Prison term sought for Jihad Jane
WASHINGTON — The Pennsylvania woman who called herself Jihad Jane and a teenage accomplice from Maryland provided “very significant” assistance to U.S. authorities in several terrorism investigations but still remain threats to the public, prosecutors say in new court filings.
Prosecutors said Colleen LaRose, 50, should be sentenced to decades in prison for her role in a failed 2009 plot to kill Lars Vilks, a Swedish artist who offended many Muslims by drawing the Prophet Mohammed on the head of a dog.
After years of delay, the American-born LaRose is expected to be sentenced on Monday in Philadelphia. A similar hearing for Mohammad Hassan Khalid, the youngest person ever charged with terrorism in the United States, is set for Tuesday.
Guidelines call for LaRose to receive a life sentence and for Khalid, who is now 20, to receive 15 years. Given their cooperation, prosecutors asked the judge to sentence LaRose to “decades behind bars” and Khalid to “less than 10 years.”
In a presentence filing this week, authorities reiterated what they declared when LaRose's arrest was made public in 2010 — that her gender, blond hair, Texas twang and green eyes make her case significant because she does not fit the stereotype of an Islamic terrorist.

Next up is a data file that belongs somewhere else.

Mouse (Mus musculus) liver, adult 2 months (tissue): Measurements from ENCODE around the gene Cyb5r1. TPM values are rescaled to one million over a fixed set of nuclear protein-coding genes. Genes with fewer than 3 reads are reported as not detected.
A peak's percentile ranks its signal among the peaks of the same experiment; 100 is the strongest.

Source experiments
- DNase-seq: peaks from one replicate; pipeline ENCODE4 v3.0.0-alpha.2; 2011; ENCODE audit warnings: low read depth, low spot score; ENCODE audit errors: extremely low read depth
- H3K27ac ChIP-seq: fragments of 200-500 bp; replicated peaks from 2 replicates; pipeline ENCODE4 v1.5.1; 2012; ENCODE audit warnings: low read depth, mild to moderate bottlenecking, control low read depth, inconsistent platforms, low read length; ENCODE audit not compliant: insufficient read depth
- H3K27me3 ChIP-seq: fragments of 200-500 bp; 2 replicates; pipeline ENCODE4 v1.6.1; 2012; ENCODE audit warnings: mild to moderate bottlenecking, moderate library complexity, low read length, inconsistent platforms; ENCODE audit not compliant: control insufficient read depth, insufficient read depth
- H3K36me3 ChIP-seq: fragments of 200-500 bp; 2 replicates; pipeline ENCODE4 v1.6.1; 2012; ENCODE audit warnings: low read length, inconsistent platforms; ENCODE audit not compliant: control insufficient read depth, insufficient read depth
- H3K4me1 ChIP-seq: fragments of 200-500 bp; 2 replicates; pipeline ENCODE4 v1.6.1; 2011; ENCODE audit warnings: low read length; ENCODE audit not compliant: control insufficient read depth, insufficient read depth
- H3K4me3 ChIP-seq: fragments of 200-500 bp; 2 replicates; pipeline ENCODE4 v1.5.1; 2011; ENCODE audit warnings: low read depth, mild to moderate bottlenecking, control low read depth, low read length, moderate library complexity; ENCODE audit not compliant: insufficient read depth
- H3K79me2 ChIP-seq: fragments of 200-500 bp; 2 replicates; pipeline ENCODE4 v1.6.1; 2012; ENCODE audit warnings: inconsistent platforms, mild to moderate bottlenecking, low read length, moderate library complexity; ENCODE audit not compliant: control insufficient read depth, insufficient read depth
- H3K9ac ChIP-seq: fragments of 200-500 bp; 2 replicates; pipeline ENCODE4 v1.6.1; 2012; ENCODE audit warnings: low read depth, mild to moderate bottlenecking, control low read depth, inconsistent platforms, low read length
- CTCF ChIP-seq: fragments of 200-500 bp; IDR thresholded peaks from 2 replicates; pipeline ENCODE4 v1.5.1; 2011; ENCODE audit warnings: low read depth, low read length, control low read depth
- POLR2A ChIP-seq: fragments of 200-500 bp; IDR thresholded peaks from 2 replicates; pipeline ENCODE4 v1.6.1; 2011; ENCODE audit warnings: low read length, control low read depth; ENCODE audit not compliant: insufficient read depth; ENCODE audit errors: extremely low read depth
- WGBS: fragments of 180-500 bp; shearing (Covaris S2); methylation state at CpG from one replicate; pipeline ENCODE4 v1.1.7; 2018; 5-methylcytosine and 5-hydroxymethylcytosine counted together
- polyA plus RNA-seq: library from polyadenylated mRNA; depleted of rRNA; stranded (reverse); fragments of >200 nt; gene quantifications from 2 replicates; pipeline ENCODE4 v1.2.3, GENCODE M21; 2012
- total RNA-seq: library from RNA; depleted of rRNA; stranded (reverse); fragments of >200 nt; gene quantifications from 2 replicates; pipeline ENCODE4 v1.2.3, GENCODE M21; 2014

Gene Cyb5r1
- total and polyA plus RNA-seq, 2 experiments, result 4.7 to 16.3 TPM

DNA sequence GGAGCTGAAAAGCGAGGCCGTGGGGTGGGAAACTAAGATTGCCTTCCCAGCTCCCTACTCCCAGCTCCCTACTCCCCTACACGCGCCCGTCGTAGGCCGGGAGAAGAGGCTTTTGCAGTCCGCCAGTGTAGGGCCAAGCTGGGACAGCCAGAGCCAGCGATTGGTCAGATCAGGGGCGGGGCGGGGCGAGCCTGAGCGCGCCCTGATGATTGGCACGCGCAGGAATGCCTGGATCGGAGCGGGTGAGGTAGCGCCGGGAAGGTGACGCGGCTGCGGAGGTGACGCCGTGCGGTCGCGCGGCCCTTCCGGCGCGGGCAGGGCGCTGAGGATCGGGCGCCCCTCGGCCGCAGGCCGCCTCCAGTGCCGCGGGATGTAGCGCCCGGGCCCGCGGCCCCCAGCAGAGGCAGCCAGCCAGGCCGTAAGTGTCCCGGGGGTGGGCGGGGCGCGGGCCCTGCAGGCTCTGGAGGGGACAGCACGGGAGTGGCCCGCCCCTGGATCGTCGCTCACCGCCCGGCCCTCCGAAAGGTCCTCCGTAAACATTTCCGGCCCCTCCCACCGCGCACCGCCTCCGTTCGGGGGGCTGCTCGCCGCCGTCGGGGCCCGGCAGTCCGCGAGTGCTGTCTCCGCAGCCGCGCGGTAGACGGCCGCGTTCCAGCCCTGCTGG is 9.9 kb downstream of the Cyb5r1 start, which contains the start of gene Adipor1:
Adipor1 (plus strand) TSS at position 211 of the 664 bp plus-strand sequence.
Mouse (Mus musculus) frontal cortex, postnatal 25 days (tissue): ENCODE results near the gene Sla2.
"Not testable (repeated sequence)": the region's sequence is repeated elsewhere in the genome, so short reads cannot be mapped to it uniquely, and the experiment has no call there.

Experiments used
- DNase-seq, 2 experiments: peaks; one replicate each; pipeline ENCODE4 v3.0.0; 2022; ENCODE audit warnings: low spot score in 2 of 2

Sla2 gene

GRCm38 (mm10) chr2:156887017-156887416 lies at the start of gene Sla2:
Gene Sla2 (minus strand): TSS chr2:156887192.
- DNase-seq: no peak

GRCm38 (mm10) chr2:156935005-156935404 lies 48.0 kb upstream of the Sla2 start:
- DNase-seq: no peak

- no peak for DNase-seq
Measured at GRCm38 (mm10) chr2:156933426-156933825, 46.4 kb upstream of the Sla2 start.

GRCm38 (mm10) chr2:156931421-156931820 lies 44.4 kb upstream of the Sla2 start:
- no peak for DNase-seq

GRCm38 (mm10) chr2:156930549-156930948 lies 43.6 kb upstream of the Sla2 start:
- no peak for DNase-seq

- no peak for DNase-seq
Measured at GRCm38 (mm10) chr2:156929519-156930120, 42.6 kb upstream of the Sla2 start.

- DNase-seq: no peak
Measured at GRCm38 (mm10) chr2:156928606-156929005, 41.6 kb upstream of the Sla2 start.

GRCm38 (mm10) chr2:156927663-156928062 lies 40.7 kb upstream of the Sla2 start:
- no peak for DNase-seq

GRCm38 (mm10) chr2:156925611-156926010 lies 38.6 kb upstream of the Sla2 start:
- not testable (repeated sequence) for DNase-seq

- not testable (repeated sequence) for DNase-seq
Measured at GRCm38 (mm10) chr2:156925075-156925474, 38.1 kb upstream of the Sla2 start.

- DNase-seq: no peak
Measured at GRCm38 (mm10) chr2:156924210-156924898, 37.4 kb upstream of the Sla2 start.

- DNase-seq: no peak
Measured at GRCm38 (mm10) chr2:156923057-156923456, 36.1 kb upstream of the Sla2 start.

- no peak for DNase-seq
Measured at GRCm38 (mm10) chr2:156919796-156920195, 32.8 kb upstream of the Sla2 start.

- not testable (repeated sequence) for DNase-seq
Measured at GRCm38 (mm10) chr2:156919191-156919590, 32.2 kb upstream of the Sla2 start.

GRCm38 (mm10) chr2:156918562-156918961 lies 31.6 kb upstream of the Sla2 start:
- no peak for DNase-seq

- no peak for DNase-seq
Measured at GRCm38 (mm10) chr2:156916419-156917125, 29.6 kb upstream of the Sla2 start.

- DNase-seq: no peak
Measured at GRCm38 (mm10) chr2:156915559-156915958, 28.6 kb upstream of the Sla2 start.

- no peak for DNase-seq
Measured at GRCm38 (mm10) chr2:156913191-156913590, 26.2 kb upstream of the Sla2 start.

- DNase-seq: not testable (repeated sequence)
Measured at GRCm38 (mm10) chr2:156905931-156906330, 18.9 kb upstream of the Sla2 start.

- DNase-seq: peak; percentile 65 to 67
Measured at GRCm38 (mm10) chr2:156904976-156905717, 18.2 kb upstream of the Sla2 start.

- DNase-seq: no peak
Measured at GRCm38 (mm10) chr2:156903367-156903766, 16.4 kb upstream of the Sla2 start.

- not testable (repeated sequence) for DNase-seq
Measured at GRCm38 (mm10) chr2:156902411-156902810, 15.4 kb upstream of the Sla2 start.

“News of LaRose's arrest spread shock waves throughout the West, as people recognized that the face of the terrorism threat had changed forever,” prosecutors Jennifer Arbittier Williams and Matthew Blue wrote. “The world is watching, and this sentencing presents an important opportunity to send a strong message to other lonely, vulnerable people who might be enticed by online extremists promising fame and honor.”
A 2012 Reuters investigative report described LaRose's troubled life before she converted to Islam: childhood rapes by her biological father, teenage prostitution, heavy drug abuse and failed marriages. LaRose said her father's sexual assaults, confirmed by confidential court records, began in second grade.
“I survived a lot of things that should have rightfully killed me,” LaRose said in an exclusive interview from jail in 2012.
LaRose's story has helped prosecutors and FBI agents better understand the roots of homegrown extremism, officials said.
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